NCPA - National Center for Policy Analysis


May 19, 2010

Various parts of the Democrats' health care reform law have been held up as pieces that might not stand up to a constitutional rigor, says Investor's Business Daily (IBD). 

For example: 

  • The individual mandate that requires those who aren't previously covered by insurance to buy a plan is the most likely place for the legal objections to begin.
  • Another provision that is being disputed at the constitutional level is the expansion of Medicaid that forces states to increase their spending on that program. 

But those are only two pieces of a legislative leviathan.  Even if one or both were stricken, the bulk of the law's burden would remain, says IBD. 

However, Greg Scandlen, a senior fellow at the Heartland Institute, says due to a little-known legal concept the entire law would unravel if a single part was found to be outside the Constitution. 

"Apparently there was no 'severability' clause written into this law, which shows how amateurish the process was," he wrote.  "Virtually every bill I've ever read includes a provision that if any part of the law is ruled unconstitutional the rest of the law will remain intact.  Not this one.  That will likely mean that the entire law will be thrown out if a part of it is found to violate the Constitution."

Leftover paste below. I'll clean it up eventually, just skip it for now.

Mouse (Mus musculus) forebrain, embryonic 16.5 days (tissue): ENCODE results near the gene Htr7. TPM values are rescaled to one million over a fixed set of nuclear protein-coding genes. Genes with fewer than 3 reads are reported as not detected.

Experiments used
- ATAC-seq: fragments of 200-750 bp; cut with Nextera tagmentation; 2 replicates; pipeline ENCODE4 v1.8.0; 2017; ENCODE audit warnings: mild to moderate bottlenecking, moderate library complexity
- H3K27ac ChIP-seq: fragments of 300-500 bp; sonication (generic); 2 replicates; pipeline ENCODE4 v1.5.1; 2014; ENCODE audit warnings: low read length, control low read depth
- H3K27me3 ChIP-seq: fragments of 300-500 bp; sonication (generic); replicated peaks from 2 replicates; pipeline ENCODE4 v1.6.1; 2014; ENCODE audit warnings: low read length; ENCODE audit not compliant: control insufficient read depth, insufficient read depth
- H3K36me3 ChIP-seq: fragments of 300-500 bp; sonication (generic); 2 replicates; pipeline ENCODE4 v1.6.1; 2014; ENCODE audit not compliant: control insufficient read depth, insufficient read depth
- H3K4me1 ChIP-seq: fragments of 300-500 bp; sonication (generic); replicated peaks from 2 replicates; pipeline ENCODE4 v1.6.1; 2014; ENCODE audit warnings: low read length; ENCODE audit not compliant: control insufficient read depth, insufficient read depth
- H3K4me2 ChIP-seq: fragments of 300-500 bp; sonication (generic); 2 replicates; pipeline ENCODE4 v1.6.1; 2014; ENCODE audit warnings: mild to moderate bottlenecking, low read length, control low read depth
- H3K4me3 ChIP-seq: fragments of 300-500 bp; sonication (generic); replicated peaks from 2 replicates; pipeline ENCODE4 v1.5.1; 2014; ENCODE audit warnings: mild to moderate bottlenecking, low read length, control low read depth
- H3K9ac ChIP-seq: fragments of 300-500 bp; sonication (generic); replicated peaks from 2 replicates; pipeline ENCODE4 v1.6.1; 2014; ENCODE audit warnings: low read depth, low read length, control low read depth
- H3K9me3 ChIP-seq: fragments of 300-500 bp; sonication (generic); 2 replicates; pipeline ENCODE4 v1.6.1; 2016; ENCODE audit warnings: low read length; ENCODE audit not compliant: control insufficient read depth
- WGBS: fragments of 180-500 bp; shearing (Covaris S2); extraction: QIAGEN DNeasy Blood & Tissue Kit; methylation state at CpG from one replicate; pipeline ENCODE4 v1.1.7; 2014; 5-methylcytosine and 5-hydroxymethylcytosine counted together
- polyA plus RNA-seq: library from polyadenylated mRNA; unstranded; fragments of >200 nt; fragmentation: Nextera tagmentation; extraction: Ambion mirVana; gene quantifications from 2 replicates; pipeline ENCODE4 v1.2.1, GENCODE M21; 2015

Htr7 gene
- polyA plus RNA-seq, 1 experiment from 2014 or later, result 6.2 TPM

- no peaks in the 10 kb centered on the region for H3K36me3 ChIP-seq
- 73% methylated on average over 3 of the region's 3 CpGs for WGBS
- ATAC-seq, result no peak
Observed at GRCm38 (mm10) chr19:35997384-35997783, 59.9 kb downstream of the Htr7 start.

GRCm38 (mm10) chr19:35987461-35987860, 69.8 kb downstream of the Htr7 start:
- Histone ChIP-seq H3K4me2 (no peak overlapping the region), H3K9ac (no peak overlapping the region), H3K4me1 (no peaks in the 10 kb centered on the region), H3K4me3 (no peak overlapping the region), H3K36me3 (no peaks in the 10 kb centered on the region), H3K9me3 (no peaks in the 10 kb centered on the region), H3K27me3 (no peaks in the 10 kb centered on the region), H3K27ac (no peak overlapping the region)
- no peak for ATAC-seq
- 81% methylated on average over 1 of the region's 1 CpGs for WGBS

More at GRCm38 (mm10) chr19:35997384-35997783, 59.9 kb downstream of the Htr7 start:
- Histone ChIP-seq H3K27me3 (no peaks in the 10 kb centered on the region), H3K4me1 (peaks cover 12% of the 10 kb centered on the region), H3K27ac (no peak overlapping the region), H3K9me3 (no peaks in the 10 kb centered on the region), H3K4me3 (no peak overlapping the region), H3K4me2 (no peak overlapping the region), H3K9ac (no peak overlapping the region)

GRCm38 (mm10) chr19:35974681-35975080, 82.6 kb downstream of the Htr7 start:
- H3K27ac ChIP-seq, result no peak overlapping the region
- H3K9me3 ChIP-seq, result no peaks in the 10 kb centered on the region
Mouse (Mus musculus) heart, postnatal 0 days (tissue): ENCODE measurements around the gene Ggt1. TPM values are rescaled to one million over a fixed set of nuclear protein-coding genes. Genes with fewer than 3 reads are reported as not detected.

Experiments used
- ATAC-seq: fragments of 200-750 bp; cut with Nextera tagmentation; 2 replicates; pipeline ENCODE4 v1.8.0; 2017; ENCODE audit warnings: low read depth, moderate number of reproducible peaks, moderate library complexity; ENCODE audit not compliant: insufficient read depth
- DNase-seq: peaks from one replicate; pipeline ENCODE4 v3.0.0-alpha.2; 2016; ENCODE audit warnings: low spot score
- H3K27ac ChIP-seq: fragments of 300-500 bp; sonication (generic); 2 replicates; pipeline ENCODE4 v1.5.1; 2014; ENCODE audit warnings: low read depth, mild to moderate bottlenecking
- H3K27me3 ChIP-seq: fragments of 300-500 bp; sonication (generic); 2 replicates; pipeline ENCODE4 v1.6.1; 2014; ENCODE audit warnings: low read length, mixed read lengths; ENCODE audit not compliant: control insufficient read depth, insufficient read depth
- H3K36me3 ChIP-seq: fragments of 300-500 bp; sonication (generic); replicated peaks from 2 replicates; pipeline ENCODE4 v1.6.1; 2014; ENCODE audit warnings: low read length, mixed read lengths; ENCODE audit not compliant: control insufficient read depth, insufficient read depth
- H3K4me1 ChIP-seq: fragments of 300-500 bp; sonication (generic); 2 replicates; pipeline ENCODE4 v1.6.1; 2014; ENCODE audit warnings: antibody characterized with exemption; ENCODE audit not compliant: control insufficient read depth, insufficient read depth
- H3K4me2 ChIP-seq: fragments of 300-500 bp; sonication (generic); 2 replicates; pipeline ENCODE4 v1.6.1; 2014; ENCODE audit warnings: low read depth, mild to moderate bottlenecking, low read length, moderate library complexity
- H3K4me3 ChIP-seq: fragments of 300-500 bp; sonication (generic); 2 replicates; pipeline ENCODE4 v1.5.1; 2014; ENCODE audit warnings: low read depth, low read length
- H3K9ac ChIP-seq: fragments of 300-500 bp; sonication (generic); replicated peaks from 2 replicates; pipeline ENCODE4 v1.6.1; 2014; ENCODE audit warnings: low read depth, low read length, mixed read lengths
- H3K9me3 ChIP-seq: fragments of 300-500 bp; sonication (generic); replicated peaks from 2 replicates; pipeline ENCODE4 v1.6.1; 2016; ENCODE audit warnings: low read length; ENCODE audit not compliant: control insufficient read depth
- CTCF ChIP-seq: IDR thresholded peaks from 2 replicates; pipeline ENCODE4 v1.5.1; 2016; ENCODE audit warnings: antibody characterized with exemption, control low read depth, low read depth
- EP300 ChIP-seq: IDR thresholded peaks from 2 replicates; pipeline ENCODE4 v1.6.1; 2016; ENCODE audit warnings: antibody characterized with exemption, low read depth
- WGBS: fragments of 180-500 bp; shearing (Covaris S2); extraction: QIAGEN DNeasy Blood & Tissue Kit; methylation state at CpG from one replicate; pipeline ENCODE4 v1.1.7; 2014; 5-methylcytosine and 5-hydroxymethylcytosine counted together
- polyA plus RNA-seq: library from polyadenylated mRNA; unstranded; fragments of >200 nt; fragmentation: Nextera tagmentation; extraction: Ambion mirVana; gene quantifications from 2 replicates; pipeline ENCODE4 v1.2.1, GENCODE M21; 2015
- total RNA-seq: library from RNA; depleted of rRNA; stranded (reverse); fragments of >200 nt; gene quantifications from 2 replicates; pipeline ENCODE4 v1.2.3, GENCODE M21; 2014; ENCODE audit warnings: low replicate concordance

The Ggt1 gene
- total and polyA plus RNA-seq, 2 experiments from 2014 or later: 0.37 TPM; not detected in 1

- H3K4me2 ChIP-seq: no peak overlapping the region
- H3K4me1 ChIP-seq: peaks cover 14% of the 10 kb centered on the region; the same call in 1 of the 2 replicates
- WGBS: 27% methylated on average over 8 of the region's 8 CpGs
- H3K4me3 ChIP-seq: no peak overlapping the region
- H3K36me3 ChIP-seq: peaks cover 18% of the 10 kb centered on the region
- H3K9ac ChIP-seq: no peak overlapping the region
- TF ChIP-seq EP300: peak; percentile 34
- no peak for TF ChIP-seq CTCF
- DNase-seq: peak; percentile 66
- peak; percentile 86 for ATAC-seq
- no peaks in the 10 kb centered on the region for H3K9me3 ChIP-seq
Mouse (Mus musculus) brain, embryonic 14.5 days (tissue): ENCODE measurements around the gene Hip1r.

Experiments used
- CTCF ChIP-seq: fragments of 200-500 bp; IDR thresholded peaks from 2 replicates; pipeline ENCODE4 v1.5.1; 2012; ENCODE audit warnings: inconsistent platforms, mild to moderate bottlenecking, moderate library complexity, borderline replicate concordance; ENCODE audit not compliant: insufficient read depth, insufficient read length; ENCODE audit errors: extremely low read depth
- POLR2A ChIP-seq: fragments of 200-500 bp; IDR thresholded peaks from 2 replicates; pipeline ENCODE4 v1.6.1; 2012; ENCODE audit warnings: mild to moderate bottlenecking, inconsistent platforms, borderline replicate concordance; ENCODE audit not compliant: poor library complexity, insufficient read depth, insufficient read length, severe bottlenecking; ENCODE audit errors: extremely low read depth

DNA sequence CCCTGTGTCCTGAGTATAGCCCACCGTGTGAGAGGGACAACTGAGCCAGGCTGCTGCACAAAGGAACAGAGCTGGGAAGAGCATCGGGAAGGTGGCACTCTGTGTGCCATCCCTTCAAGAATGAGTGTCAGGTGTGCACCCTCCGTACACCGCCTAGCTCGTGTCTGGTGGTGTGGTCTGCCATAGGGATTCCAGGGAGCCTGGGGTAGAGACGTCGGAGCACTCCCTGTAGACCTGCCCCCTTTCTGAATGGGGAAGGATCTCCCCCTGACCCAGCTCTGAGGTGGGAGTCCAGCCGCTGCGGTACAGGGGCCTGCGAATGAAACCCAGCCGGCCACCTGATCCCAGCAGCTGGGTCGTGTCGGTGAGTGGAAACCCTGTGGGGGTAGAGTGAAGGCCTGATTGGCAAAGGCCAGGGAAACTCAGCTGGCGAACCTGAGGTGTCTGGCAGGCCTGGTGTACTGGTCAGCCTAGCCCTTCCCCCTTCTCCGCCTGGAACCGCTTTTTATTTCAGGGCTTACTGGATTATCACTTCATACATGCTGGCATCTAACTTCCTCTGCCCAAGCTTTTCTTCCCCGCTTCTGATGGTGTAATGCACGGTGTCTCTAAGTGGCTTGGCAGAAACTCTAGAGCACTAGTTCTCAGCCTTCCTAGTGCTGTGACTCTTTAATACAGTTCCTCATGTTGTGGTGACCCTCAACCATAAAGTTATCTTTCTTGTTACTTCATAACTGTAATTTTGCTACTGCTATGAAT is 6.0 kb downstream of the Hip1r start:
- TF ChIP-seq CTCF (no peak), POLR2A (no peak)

Constitutional scholars aren't saying it's impossible, but many don't seem to have much confidence that the courts will overturn the law.  But according to Ronald Trowbridge, a senior fellow at the Texas Public Policy Foundation, for those disillusioned with the hasty and desperate manner in which the Democrats passed the 2,700+ page legislation, there is still hope. 

"Consensus holds that it will take two years for the constitutional challenge to progress through the federal district court, then the appellate court, and finally the Supreme Court," he wrote recently on Andrew Breitbart's blog.  "In the meantime, it is possible that an injunction from the district or appellate courts could put the entire bill on hold until the injunction is lifted or the case finally resolved." 

Source: Editorial, "Read the Fine Print, Investor's Business Daily, May 19, 2010. 

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